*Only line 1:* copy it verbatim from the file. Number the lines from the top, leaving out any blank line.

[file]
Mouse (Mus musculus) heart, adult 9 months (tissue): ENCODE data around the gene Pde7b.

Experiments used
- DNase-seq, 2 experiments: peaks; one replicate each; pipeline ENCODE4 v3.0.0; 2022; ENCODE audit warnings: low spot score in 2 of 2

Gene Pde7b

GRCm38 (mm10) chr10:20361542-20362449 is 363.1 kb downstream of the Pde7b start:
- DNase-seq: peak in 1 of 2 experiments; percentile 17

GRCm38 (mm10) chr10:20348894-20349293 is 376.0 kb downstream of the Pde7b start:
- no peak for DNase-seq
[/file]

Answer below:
Mouse (Mus musculus) heart, adult 9 months (tissue): ENCODE data around the gene Pde7b.